California: Sales Tax Exemption for Alternative Energy
- Oct 22, 2012 | Gail Cole
California's SB 71 which was passed in 2003, was designed to promote California-based manufacturing, increase California-based jobs, and encourage the reduction of greenhouse gases and air and water pollution. It achieves this in part through sales and use tax exemptions. SB 71 provides financial assistance in the form of "sales and use tax exclusions (STE) for eligible projects on property utilized for the design, manufacture, production or assembly of advanced transportation technologies or alternative source -- including energy efficiency -- products, components or systems."
California SB 1128, which was signed into law late last month as Chapter 677, "would require the authority ... to study the efficacy and cost benefit of the sales and use tax exemption… [and] to submit to the Legislature a report on the study." The study is to determine "whether the exemption should be expanded or narrowed." Factors to be evaluated include, but are not limited to:
- "The number of California jobs created by the program.
- The number of businesses that have remained in California or relocated to California as a result of this program.
- The amount of state and local revenue and economic activity generated by the program.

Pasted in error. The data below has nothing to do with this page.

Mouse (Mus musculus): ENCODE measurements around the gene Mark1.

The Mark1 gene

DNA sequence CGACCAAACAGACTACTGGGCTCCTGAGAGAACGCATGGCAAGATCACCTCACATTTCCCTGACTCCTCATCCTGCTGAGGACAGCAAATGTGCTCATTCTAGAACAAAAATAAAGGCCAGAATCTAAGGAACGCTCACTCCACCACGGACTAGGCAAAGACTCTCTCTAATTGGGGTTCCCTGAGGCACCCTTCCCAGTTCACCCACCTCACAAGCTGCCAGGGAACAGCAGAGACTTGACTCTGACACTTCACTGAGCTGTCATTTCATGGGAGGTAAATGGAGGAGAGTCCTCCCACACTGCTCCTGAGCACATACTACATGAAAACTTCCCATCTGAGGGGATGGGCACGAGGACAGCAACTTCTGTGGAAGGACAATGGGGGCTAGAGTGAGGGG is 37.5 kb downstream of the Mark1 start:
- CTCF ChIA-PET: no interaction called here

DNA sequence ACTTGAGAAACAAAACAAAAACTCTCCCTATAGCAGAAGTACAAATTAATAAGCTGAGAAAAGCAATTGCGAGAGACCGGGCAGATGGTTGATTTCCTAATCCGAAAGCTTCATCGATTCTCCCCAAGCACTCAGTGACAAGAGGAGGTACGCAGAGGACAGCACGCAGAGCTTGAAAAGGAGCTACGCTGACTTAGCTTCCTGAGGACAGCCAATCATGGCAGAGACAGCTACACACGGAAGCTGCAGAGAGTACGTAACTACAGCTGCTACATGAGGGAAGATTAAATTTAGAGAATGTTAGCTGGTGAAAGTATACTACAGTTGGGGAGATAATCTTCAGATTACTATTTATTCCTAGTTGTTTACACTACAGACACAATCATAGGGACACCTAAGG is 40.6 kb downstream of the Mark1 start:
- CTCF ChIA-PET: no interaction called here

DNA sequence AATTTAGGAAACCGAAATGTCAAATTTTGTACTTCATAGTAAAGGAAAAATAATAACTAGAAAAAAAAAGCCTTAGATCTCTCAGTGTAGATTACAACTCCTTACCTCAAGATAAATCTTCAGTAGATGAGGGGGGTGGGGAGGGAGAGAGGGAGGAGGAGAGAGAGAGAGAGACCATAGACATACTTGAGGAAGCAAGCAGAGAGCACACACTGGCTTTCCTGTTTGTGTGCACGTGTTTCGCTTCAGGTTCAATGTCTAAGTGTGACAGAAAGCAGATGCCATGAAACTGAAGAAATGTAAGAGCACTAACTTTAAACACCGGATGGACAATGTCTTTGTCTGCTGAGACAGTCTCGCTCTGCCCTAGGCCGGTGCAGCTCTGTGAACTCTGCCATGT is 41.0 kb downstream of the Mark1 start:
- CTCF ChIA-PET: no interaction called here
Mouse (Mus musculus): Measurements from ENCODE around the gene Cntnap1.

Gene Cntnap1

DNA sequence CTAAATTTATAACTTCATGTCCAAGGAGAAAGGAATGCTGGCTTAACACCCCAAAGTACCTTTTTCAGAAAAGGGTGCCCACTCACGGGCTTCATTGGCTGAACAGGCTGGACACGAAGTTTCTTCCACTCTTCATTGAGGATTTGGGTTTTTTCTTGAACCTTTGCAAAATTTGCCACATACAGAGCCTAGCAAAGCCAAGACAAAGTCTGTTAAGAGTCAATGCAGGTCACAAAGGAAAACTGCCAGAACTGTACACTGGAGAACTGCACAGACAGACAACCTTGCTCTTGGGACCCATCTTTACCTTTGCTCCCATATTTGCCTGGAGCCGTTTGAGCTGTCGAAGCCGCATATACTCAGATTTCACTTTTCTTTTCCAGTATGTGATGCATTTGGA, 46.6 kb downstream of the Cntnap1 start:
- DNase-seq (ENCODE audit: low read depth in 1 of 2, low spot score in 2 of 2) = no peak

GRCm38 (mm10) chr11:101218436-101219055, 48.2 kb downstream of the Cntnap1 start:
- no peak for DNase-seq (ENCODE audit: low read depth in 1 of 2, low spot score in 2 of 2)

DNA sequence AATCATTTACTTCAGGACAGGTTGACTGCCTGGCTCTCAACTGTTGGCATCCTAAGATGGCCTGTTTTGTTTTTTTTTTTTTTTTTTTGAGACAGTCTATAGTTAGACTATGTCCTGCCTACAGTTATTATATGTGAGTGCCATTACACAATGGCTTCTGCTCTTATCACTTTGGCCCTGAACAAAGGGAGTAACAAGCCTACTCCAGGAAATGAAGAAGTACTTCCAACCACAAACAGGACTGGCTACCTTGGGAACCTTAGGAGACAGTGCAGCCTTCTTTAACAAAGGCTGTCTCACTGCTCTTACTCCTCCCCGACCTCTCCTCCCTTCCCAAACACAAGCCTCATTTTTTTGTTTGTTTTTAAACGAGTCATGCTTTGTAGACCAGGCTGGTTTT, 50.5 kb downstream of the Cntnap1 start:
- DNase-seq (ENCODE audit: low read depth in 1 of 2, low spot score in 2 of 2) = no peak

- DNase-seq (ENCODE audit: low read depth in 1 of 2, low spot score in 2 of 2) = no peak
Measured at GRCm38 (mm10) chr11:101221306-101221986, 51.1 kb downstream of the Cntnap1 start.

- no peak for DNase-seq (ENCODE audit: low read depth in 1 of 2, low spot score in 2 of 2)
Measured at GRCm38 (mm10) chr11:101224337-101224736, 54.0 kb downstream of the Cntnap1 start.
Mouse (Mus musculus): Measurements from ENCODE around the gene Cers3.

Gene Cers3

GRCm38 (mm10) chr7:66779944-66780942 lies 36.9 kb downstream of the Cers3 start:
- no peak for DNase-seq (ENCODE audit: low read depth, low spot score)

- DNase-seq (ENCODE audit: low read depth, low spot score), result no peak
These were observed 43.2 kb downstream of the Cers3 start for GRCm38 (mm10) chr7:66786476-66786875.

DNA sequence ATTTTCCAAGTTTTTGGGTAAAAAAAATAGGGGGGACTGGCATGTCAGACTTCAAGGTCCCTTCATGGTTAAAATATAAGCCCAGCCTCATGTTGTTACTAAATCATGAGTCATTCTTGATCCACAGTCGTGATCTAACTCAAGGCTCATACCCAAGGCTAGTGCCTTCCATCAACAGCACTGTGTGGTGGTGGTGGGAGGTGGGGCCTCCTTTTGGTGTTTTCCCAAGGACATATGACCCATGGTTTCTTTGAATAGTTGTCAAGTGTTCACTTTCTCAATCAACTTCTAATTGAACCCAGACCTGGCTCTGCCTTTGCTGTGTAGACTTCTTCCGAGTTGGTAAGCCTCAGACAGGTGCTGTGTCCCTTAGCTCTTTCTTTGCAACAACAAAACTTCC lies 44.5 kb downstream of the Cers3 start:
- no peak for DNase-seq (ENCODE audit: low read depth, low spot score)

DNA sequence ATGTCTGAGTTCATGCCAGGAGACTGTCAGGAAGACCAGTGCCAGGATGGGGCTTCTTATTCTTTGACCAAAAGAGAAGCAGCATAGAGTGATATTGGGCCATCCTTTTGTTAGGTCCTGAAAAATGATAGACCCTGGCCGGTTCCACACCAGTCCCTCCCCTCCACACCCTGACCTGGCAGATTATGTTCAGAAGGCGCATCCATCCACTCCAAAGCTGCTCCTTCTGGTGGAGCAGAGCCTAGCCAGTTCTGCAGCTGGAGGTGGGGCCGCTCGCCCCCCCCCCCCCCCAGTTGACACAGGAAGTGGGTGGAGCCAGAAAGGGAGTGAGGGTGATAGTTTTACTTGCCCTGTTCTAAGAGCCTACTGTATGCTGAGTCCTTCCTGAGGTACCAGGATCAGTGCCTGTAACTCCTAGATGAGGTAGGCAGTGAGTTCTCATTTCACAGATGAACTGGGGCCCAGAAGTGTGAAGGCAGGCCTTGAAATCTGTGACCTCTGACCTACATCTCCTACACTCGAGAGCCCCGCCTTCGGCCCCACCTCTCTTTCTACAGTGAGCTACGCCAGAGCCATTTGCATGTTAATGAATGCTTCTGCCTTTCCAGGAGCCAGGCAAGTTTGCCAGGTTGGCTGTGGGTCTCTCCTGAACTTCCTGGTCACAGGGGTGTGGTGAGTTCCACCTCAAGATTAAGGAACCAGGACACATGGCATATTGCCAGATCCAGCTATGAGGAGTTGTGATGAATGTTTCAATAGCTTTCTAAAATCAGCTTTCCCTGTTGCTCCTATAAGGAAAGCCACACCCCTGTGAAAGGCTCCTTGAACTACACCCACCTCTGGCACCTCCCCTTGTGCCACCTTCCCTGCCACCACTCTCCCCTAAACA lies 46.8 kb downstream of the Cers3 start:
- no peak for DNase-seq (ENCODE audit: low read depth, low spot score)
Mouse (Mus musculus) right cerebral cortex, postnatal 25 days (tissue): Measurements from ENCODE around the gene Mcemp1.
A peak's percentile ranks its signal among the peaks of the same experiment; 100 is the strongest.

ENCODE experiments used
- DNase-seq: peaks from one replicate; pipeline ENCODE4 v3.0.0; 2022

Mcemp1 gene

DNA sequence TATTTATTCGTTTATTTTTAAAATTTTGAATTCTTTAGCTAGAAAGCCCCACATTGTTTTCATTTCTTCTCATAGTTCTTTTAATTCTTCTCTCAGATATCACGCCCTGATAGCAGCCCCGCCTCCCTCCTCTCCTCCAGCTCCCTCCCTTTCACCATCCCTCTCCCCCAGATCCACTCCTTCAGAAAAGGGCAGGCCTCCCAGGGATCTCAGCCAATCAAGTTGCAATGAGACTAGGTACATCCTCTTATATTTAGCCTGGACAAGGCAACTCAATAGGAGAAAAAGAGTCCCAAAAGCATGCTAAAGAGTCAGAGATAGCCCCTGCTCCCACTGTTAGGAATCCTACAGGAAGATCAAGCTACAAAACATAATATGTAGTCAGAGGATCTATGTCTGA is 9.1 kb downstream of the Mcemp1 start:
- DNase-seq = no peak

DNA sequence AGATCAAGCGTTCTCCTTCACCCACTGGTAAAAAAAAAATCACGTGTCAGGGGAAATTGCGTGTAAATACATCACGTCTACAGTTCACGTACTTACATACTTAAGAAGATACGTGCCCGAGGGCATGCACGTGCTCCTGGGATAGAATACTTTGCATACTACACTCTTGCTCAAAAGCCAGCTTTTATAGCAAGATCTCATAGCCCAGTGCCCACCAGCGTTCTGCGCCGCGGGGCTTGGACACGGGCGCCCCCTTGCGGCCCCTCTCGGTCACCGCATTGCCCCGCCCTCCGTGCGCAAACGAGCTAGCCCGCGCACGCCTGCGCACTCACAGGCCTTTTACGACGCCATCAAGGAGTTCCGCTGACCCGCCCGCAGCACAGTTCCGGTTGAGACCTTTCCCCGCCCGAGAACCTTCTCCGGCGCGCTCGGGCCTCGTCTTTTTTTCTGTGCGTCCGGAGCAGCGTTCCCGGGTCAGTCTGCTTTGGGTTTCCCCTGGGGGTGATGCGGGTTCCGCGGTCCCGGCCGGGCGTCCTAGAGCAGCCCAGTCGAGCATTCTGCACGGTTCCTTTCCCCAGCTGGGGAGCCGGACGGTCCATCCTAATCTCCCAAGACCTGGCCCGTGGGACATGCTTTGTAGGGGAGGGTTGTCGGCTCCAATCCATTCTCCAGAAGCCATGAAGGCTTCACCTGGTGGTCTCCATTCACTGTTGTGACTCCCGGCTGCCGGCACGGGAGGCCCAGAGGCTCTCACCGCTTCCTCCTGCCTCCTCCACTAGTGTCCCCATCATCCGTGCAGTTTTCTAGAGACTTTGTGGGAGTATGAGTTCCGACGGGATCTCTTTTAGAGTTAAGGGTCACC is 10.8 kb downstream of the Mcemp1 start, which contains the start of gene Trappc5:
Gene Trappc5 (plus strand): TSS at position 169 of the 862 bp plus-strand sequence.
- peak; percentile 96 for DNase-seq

- The amount of reduction in greenhouse gases, air pollution, water pollution, or energy consumption."
SB 1128 also requires the California Alternative Energy and Advanced Transportation Financing Authority (CAEATFA) to provide financial assistance for:
- "projects for renewable energy generation facilities,
- combined heat and power systems,
- facilities designed for the production of renewable fuels,
- distributed generation and energy storage technologies elegible under the self-generation incentive program as determined by the Public Utilities Commission, and
- energy efficiency devices and technologies."
Under SB 71, CAEATFA may incur $1 billion in outstanding debts to provide financial assistance for participants in the program. SB 1128 eliminates the $1 billion limitation on financial assistance. It also alters the sales and use tax exemption by prohibiting "the authority from granting, on an annual basis, a sales and use tax exemption for a project exceeding $100,000,000." Instead, the sales and use tax exemption is to be applied "to the lease or transfer of title of tangible property constituting a project to any participating party."
Thus far, SB 71 "has approved financial assistance for private entities in the following fields: electric vehicle manufacturing, solar photovoltaic manufacturing, landfill gas capture and production, biogas capture and production (dairies and waste water treatment plants), demonstration hydrogen fuel production, electric vehicle battery manufacturing, biomass processing and fuel production, and others."